Subject(s)
COVID-19 , Telemedicine , Aged , COVID-19/epidemiology , Caregivers , Child , Cross-Sectional Studies , Humans , Malaysia/epidemiology , Middle Aged , Pandemics , Pilot Projects , Referral and Consultation , SARS-CoV-2
5.
EuropePMC; 2021.
Preprint in English | EuropePMC | ID: ppcovidwho-291772

ABSTRACT

SARS-CoV-2 breakthrough infection occurs due to waning immunity time-to-vaccine, to which the globally-dominant, highly-contagious Delta variant is behind the scene. In the primary 2-dose and booster series of clinical Phase-1 trial, UB-612 vaccine, which contains S1-RBD and synthetic Th/CTL peptide pool for activation of humoral and T-cell immunity, induces substantial, prolonged viral-neutralizing antibodies that goes parallel with a long-lasting T-cell immunity;and a booster (3rd ) dose can prompt recall of memory immunity to induce profound, striking antibodies with the highest level of 50% viral-neutralizing GMT titers against live Delta variant reported for any vaccine. The unique design of S1-RBD only plus multitope T-cell peptides may have underpinned UB-612’s potent anti-Delta effect, while the other full S protein-based vaccines are affected additionally by mutations in the N-terminal domain sequence which contains additional neutralizing epitopes. UB-612, safe and well-tolerated, could be effective for boosting other vaccine platforms that have shown modest homologous boosting. [Funded by United Biomedical Inc., Asia;ClinicalTrials.gov ID: NCT04967742 and NCT04545749]

6.
Health Econ Rev ; 11(1): 25, 2021 Jul 06.
Article in English | MEDLINE | ID: covidwho-1344122

ABSTRACT

BACKGROUND AND OBJECTIVE: The COVID-19 pandemic started in Wuhan, China, in December 2019. Although there are some doubts about the reporting of cases and deaths in China, it seems that this country was able to control the epidemic more effectively than many other countries. In this paper, we would like to analyze the measures taken in China and compare them with other countries in order to find out what they can learn from China. METHODS: We develop a system dynamics model of the COVID-19 pandemic in Wuhan. Based on a number of simulations we analyze the impact of changing parameters, such as contact rates, on the development of a second wave. RESULTS: Although China's health care system seems to be poorly financed and inefficient, the epidemic was brought under control in a comparably short period of time and no second wave was experienced in Wuhan until today. The measures to contain the epidemic do not differ from what was implemented in other countries, but China applied them very early and rigorously. For instance, the consequent implementation of health codes and contact-tracking technology contributed to contain the disease and effectively prevented the second and third waves. CONCLUSIONS: China's success in fighting COVID-19 is based on a very strict implementation of a set of measures, including digital management. While other countries discuss relaxing the lock-down at a rate of 50 per 100,000 inhabitants, China started local lock-downs at a rate of 3 per 100,000. We call for a public debate whether this policy would be feasible for more liberal countries as well.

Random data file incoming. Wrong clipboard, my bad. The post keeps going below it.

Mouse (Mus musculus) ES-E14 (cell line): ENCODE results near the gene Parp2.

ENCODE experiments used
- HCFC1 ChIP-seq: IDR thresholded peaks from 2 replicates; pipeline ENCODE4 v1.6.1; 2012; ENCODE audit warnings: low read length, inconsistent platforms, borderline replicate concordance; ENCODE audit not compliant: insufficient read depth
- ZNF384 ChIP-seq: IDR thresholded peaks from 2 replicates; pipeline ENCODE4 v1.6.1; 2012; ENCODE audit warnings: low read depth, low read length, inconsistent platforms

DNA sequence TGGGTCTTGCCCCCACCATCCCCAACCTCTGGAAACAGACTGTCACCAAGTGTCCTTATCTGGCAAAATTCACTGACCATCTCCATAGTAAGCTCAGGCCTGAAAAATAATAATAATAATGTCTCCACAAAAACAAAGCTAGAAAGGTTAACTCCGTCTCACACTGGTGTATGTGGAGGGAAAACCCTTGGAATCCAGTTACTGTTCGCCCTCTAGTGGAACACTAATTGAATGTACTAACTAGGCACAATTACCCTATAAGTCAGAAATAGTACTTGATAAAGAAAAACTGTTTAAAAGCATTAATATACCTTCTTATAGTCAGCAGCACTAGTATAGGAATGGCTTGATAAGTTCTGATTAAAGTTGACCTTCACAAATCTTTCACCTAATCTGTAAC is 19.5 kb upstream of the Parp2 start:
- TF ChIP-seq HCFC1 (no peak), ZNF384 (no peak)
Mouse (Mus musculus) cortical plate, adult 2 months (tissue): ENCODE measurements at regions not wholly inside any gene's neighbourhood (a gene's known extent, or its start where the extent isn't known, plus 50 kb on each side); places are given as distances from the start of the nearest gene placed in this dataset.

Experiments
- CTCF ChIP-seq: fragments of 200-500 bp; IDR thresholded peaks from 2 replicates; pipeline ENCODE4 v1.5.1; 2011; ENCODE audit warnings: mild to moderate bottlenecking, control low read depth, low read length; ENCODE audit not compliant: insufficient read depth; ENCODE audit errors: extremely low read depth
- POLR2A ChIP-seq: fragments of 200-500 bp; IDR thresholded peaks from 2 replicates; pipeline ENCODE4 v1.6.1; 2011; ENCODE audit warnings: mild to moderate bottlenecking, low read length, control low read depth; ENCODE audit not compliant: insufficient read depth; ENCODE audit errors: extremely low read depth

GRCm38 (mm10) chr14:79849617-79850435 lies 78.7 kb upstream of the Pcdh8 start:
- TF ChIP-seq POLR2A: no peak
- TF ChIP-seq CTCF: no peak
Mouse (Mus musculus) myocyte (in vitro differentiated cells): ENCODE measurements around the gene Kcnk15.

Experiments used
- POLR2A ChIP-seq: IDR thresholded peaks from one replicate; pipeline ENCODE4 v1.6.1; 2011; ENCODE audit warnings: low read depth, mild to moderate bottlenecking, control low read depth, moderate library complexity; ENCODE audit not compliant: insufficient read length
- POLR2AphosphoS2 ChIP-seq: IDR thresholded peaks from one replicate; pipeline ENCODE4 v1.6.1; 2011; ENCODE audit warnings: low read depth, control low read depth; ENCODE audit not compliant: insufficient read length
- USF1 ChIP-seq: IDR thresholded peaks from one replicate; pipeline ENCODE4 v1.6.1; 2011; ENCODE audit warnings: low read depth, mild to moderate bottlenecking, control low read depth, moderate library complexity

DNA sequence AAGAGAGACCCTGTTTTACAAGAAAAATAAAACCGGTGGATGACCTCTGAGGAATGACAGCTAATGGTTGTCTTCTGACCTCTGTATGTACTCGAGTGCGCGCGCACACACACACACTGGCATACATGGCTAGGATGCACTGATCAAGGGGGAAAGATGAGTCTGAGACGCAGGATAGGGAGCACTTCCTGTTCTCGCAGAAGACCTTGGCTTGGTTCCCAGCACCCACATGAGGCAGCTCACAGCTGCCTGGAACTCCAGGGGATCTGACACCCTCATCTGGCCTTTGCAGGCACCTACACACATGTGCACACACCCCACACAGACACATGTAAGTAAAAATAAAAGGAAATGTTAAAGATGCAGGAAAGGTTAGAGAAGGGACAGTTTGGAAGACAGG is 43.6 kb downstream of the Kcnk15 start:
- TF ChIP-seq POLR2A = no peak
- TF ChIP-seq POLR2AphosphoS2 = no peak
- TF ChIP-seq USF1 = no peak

7.
Nat Metab ; 3(7): 909-922, 2021 07.
Article in English | MEDLINE | ID: covidwho-1279905

ABSTRACT

Exosomes represent a subtype of extracellular vesicle that is released through retrograde transport and fusion of multivesicular bodies with the plasma membrane1. Although no perfect methodologies currently exist for the high-throughput, unbiased isolation of pure plasma exosomes2,3, investigation of exosome-enriched plasma fractions of extracellular vesicles can confer a glimpse into the endocytic pathway on a systems level. Here we conduct high-coverage lipidomics with an emphasis on sterols and oxysterols, and proteomic analyses of exosome-enriched extracellular vesicles (EVs hereafter) from patients at different temporal stages of COVID-19, including the presymptomatic, hyperinflammatory, resolution and convalescent phases. Our study highlights dysregulated raft lipid metabolism that underlies changes in EV lipid membrane anisotropy that alter the exosomal localization of presenilin-1 (PS-1) in the hyperinflammatory phase. We also show in vitro that EVs from different temporal phases trigger distinct metabolic and transcriptional responses in recipient cells, including in alveolar epithelial cells, which denote the primary site of infection, and liver hepatocytes, which represent a distal secondary site. In comparison to the hyperinflammatory phase, EVs from the resolution phase induce opposing effects on eukaryotic translation and Notch signalling. Our results provide insights into cellular lipid metabolism and inter-tissue crosstalk at different stages of COVID-19 and are a resource to increase our understanding of metabolic dysregulation in COVID-19.


Subject(s)
COVID-19/metabolism , COVID-19/virology , Extracellular Vesicles/metabolism , Lipidomics , Metabolomics , SARS-CoV-2 , Biological Transport , COVID-19/epidemiology , Cell Fractionation , Cell Membrane/metabolism , Chemical Fractionation , Cluster Analysis , Computational Biology/methods , Exosomes/metabolism , Host-Pathogen Interactions , Humans , Lipidomics/methods , Metabolome , Metabolomics/methods , Retrospective Studies , SARS-CoV-2/genetics , SARS-CoV-2/immunology